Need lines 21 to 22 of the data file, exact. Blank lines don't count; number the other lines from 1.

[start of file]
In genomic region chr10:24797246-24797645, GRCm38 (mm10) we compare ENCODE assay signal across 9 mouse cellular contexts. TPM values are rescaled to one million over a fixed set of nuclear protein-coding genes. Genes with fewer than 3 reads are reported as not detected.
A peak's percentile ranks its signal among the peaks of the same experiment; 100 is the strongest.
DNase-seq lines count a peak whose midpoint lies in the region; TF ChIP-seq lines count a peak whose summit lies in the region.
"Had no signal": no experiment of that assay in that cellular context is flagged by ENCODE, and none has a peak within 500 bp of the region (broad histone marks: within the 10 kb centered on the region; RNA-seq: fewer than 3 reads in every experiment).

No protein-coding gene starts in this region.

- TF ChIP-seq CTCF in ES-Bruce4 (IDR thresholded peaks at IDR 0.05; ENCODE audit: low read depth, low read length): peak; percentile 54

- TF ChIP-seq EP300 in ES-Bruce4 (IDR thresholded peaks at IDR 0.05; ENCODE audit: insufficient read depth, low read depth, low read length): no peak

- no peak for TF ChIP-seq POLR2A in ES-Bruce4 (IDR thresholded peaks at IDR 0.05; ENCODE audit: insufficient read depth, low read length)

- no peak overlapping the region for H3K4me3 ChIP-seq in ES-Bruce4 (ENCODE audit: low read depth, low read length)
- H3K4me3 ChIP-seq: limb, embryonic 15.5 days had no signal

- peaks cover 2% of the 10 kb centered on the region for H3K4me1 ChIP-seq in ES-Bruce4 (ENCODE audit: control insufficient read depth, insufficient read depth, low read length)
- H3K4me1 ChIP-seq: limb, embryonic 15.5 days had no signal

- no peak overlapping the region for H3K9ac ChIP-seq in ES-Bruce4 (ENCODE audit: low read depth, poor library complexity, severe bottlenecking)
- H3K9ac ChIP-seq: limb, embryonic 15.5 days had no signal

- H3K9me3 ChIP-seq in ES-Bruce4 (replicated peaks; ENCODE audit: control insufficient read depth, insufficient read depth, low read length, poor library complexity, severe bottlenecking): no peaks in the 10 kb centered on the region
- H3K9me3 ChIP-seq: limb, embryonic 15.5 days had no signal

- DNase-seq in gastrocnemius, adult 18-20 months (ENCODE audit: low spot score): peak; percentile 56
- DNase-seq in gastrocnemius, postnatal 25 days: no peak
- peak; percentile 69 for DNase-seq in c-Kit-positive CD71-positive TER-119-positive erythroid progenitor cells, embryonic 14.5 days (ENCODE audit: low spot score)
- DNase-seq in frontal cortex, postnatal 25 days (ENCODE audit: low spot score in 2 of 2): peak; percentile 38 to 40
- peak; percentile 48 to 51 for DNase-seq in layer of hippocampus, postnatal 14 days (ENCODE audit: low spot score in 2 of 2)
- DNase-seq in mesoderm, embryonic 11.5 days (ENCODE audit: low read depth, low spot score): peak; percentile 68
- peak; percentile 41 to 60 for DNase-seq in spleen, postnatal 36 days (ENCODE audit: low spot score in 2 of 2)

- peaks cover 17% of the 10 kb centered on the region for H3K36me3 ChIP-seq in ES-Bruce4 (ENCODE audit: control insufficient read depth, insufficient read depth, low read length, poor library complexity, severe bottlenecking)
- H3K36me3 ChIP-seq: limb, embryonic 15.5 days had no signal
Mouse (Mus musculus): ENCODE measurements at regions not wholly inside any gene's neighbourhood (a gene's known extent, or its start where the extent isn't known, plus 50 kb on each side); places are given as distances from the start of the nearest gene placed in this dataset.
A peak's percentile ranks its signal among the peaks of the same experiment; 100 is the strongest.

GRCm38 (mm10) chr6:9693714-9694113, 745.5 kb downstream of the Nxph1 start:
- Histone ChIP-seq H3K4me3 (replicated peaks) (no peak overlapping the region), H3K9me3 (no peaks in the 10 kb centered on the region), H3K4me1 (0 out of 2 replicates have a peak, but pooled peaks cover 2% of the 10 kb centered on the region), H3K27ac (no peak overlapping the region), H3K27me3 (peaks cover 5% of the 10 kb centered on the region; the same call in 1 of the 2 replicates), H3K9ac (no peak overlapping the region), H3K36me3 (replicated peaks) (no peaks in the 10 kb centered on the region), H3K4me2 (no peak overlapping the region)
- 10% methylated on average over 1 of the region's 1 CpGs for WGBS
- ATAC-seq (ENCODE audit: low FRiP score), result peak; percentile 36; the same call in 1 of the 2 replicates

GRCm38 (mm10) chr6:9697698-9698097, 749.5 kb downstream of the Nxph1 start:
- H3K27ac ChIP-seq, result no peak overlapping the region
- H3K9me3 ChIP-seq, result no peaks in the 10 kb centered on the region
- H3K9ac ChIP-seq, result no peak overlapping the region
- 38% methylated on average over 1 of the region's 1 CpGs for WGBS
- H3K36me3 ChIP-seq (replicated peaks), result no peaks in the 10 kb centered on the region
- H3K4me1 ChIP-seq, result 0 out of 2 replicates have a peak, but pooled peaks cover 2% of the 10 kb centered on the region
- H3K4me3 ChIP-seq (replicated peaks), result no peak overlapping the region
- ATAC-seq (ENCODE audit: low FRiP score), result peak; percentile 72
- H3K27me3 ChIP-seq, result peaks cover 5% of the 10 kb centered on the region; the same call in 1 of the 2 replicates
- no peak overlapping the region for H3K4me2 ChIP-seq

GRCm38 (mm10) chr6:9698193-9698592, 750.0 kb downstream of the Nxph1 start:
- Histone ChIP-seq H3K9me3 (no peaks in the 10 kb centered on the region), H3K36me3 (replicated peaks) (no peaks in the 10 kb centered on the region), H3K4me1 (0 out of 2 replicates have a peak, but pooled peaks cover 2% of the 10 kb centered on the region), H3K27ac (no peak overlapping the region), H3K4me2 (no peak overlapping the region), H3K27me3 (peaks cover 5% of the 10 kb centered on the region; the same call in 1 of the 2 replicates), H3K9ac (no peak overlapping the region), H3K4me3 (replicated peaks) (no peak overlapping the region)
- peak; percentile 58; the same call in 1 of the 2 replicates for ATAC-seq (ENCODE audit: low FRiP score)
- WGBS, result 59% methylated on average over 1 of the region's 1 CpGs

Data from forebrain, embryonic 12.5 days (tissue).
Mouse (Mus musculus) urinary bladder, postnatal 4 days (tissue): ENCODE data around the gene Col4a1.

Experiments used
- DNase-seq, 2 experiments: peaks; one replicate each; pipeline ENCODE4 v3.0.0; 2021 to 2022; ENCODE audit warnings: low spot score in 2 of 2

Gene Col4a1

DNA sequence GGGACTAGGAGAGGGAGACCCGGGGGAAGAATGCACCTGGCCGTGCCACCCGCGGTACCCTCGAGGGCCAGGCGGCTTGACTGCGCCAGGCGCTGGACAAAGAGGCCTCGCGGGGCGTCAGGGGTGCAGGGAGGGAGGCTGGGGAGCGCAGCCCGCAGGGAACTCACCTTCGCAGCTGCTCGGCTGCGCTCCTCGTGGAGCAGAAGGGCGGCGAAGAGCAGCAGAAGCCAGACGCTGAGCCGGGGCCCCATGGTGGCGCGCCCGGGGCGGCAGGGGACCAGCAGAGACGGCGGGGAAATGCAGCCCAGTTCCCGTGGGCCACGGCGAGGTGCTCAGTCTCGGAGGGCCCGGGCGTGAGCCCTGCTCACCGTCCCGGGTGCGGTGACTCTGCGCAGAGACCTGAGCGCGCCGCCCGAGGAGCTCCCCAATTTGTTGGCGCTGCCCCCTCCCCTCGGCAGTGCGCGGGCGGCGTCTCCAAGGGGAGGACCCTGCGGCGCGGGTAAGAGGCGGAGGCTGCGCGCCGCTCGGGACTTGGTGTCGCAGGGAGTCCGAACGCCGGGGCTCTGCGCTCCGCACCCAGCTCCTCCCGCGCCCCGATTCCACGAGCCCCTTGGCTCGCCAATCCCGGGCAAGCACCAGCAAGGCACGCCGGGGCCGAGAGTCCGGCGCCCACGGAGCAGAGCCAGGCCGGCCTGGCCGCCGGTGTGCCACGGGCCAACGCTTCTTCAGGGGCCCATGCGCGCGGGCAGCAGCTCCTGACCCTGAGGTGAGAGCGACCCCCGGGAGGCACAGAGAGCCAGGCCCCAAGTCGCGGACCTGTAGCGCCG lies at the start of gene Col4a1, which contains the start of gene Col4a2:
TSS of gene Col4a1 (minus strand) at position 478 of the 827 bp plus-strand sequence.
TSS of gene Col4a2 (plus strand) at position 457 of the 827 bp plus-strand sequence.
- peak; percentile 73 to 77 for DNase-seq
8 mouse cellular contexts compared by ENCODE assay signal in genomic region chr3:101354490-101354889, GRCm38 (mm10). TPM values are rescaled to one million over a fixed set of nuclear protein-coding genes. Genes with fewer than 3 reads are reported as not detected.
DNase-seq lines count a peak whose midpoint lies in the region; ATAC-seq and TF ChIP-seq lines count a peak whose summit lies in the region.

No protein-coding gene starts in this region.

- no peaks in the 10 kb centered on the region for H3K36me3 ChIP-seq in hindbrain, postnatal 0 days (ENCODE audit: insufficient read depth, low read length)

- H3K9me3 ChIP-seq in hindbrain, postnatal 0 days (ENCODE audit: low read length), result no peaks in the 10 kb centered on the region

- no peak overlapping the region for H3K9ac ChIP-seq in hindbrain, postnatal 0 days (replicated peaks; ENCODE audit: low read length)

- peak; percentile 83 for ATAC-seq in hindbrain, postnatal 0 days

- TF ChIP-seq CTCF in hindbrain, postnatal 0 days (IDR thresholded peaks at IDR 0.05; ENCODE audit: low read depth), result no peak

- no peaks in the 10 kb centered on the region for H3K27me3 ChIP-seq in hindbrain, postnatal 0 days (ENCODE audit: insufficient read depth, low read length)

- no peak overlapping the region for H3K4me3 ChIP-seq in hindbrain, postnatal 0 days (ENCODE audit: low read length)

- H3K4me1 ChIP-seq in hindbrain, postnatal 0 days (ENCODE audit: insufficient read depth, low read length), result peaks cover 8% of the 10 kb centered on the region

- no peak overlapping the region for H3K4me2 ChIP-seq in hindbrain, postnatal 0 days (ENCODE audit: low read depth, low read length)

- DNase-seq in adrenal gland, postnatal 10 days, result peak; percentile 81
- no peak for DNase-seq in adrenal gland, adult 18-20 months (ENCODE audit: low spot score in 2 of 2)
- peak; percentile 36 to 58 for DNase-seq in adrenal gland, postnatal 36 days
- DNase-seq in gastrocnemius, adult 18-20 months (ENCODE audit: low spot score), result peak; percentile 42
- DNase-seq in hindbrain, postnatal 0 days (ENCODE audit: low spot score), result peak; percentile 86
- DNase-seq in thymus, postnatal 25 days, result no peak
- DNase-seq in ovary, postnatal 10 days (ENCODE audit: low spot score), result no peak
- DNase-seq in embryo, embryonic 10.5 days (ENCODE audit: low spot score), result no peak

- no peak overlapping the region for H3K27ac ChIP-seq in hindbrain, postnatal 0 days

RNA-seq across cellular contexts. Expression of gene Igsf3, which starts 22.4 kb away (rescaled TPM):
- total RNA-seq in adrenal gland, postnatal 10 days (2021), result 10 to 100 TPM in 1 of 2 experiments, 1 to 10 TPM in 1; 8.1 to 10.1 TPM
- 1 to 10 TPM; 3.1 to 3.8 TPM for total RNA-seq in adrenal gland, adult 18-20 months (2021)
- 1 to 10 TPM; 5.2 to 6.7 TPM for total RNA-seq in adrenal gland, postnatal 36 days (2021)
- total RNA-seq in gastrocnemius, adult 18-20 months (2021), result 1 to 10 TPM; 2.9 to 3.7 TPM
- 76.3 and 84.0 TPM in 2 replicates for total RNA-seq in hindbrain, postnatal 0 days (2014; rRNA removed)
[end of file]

- peak; percentile 48 to 51 for DNase-seq in layer of hippocampus, postnatal 14 days (ENCODE audit: low spot score in 2 of 2)
- DNase-seq in mesoderm, embryonic 11.5 days (ENCODE audit: low read depth, low spot score): peak; percentile 68